Parodies and representations

Miller has been the subject of several parodies:

  • Private Eye (which had a falling-out with Miller) occasionally lampooned him under the name 'Dr Jonathan', depicting him as a Dr Johnson-like self-important man of learning.
  • The satirical television puppet show Spitting Image portrayed Miller as an anteater (lampooning his large nose), as well as featuring a segment entitled "Talking Bollocks" (the 'A' in 'Talking' combining with the 'ollo' in "Bollocks" below to create a penis), in which he discussed, with Bernard Levin, various cultural matters in a ridiculously pretentious way.
  • In the film for television Not Only But Always about the careers of Peter Cook and Dudley Moore, Jonathan Aris played Jonathan Miller as a young man.

Private eye may mean: Look up Private eye on Wiktionary, the free dictionary Private Eye a fortnightly British satirical magazine-newspaper, edited by Ian Hislop (as of 2005) A private investigator, a private detective for hire (see also crime fiction and detective fiction) Private Eye, a song by Alkaline Trio... This article is about the literary figure. ... Spitting Image was a satirical puppet show that ran on the United Kingdoms ITV television network from 1984 to 1996. ... (Henry) Bernard Levin CBE (August 19, 1928 - August 7, 2004) was an English journalist, author and broadcaster. ... For other persons named Peter Cook, see Peter Cook (disambiguation). ... Dudley Stuart John Moore, CBE (April 19, 1935 – March 27, 2002), was an Academy-Award nominated British comedian, actor and musician. ... Jonathan Aris (born 1971) is a British actor who has appeared in films, television and the theatre. ...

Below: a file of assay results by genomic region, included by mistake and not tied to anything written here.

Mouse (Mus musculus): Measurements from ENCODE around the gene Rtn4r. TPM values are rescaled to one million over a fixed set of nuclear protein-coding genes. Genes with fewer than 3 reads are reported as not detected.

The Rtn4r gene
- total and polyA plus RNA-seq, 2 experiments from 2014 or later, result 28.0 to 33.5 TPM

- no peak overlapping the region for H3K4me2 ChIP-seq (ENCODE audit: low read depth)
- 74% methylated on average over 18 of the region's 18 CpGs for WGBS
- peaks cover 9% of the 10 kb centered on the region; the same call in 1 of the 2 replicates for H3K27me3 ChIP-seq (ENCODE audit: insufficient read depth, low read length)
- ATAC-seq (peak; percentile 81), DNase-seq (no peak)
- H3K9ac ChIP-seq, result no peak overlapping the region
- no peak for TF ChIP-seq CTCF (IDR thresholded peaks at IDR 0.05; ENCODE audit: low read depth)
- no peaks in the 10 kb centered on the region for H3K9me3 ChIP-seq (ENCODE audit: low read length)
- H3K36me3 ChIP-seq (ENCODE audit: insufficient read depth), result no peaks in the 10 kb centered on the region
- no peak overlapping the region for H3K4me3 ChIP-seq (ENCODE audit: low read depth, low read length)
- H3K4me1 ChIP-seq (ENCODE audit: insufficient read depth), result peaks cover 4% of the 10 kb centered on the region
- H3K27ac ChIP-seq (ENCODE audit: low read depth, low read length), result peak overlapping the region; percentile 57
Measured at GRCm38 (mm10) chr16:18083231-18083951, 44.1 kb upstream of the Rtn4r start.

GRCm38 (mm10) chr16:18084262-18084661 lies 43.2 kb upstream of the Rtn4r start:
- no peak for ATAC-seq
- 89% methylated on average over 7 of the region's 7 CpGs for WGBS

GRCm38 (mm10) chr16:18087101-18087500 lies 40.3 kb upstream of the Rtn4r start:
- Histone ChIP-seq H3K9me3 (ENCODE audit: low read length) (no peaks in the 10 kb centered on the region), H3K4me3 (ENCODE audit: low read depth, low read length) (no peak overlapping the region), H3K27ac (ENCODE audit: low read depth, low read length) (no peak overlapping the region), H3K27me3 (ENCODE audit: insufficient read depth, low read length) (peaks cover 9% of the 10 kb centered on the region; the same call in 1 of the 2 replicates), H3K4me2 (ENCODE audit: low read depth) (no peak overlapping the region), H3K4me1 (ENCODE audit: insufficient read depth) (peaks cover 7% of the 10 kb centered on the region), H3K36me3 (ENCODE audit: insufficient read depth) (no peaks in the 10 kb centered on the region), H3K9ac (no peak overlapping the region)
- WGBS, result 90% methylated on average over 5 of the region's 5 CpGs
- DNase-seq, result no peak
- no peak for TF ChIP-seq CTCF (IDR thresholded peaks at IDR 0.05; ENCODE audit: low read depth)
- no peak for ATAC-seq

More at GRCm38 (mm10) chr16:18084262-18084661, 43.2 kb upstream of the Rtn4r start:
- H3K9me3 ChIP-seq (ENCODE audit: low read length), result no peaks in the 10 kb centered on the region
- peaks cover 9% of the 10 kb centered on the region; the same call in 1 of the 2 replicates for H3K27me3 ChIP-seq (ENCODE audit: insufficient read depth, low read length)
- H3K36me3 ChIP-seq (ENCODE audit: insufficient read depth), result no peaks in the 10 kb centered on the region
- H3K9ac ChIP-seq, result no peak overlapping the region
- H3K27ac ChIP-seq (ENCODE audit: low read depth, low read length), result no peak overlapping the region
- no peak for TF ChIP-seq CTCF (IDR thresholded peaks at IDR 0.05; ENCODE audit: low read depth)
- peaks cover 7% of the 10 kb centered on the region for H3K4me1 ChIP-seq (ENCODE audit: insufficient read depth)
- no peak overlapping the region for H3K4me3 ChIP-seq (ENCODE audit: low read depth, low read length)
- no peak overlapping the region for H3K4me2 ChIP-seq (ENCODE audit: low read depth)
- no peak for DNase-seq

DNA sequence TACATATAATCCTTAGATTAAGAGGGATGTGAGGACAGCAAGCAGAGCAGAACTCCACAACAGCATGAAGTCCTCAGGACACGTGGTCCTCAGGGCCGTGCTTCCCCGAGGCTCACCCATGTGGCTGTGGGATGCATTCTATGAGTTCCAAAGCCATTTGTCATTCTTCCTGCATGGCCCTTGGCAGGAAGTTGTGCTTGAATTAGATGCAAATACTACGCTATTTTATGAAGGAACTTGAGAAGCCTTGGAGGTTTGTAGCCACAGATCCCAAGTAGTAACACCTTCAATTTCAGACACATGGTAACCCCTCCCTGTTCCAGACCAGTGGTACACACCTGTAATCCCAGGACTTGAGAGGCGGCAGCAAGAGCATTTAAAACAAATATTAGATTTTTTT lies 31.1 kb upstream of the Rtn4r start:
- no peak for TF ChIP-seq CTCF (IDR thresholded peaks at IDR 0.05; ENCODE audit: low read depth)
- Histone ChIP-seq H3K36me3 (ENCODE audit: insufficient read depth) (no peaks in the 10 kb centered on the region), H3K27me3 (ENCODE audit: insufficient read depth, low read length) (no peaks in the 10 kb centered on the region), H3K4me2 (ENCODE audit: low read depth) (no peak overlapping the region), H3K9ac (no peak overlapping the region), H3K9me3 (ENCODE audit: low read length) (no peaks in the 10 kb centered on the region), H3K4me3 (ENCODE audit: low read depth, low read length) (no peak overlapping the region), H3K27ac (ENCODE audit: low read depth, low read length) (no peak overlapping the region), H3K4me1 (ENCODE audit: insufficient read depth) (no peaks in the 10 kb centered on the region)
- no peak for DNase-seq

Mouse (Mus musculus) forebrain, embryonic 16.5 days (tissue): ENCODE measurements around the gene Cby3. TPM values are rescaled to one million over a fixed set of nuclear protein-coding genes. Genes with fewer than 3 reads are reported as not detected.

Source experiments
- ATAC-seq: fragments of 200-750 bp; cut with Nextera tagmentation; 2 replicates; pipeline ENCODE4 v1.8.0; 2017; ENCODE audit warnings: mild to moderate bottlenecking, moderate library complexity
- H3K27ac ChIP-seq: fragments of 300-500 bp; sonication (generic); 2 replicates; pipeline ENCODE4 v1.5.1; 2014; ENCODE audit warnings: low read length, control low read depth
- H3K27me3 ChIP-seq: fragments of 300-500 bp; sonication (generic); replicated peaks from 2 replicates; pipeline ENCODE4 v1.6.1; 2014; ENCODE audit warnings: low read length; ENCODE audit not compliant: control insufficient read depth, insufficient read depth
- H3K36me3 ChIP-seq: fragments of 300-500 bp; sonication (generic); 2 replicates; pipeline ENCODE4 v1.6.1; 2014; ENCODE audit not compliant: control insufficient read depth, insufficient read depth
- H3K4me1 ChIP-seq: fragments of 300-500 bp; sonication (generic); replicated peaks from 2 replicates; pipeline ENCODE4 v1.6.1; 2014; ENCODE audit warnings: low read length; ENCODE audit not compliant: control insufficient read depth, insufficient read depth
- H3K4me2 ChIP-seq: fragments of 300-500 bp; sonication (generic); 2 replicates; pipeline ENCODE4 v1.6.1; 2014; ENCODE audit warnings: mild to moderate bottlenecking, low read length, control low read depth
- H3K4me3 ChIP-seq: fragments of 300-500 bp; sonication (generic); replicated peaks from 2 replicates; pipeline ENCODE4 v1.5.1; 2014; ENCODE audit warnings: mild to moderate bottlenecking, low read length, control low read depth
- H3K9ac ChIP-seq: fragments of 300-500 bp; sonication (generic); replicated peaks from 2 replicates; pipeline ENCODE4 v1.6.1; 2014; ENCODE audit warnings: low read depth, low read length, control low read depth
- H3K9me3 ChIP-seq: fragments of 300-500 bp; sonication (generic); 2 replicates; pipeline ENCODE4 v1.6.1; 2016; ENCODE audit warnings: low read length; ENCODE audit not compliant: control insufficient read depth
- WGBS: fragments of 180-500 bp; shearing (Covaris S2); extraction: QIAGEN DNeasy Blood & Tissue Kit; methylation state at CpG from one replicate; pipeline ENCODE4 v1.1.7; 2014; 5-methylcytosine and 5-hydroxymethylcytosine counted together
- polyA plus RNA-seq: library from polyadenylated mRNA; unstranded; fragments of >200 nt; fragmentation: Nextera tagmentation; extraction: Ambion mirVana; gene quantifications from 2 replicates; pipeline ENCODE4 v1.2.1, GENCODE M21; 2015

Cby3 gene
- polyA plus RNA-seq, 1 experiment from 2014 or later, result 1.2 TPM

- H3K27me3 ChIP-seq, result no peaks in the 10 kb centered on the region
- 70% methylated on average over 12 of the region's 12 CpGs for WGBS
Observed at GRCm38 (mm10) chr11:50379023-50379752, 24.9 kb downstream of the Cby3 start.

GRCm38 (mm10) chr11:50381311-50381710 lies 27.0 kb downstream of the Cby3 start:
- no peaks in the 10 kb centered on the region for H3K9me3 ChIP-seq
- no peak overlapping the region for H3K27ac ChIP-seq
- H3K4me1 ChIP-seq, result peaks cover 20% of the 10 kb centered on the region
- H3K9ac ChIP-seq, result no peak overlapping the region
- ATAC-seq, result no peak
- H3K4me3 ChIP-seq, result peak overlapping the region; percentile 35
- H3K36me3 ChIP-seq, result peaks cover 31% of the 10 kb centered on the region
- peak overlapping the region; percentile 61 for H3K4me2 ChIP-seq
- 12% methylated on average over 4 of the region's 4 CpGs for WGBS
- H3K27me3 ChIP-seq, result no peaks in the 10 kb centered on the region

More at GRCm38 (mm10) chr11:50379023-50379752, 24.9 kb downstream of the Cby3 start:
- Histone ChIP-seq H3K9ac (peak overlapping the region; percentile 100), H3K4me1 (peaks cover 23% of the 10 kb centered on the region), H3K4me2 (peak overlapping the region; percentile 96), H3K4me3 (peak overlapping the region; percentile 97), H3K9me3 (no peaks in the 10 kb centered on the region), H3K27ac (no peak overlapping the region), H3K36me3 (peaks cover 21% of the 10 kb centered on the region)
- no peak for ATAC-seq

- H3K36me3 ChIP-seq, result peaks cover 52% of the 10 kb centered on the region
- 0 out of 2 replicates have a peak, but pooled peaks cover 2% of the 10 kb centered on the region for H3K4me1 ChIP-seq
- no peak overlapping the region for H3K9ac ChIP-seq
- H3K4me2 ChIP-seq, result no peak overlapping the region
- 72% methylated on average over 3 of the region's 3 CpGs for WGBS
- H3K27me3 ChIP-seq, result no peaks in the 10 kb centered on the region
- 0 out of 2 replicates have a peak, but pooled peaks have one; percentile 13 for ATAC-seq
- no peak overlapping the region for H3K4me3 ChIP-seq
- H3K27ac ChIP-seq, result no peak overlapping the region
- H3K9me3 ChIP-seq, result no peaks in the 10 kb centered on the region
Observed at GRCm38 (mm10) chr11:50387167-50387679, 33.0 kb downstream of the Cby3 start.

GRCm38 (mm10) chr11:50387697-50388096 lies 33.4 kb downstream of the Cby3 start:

Bibliography

Country of publication is the UK, unless stated otherwise


As writer, contributor or editor

  • Jonathan Miller with Alan Bennett, Peter Cook, and Dudley Moore (1963). Beyond the Fringe. A Revue. Souvenir Press/Samuel French.